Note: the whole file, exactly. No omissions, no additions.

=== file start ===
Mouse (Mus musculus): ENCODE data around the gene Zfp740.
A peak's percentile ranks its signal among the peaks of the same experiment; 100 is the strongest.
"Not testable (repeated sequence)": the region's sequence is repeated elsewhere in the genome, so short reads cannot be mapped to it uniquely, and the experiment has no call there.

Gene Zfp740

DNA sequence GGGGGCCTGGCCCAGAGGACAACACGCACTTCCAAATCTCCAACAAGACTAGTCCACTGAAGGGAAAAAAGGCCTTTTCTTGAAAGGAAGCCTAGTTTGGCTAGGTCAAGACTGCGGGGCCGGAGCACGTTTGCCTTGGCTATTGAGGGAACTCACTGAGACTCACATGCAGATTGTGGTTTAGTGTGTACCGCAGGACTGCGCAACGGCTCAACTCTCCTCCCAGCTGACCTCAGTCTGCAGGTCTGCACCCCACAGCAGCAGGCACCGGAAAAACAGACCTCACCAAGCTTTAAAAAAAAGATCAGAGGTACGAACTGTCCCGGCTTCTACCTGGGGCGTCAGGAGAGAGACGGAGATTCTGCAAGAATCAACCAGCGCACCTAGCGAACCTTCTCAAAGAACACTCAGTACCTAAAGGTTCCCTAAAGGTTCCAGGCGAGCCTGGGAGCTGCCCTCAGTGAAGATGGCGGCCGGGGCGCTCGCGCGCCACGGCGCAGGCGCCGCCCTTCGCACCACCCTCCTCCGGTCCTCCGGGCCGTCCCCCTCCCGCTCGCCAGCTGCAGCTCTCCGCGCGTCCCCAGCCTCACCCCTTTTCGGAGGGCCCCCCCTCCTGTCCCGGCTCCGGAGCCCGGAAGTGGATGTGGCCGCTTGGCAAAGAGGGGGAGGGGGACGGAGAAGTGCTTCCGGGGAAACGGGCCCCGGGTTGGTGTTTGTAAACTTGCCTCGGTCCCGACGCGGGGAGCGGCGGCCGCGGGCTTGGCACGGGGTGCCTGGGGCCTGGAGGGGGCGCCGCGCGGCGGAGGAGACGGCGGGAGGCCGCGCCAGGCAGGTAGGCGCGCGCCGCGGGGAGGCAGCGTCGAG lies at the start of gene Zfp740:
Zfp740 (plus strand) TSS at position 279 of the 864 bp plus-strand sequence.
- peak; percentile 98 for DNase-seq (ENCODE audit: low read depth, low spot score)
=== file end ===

Mouse (Mus musculus): ENCODE data around the gene Zfp740.
A peak's percentile ranks its signal among the peaks of the same experiment; 100 is the strongest.
"Not testable (repeated sequence)": the region's sequence is repeated elsewhere in the genome, so short reads cannot be mapped to it uniquely, and the experiment has no call there.

Gene Zfp740

DNA sequence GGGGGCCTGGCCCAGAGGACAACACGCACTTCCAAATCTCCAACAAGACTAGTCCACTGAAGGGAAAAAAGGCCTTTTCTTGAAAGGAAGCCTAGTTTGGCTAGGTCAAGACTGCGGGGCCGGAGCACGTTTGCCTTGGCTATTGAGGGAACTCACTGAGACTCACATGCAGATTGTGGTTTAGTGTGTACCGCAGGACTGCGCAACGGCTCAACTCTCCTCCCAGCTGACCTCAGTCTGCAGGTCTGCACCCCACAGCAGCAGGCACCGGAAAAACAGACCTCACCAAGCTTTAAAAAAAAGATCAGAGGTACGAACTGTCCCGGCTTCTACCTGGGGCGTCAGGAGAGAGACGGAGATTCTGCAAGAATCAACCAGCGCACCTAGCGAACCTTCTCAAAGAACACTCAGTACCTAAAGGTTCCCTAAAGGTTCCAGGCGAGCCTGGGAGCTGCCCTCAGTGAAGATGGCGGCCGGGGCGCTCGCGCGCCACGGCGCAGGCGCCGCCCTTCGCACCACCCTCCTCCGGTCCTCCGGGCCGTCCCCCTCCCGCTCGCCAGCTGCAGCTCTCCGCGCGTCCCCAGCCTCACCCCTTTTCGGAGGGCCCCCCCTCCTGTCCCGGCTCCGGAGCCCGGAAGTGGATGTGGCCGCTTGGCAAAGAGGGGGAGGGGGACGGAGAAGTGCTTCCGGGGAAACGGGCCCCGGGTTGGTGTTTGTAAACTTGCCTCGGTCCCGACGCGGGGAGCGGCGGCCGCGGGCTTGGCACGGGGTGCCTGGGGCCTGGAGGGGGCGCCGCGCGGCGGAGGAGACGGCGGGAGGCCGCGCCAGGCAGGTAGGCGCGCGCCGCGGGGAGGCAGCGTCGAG lies at the start of gene Zfp740:
Zfp740 (plus strand) TSS at position 279 of the 864 bp plus-strand sequence.
- peak; percentile 98 for DNase-seq (ENCODE audit: low read depth, low spot score)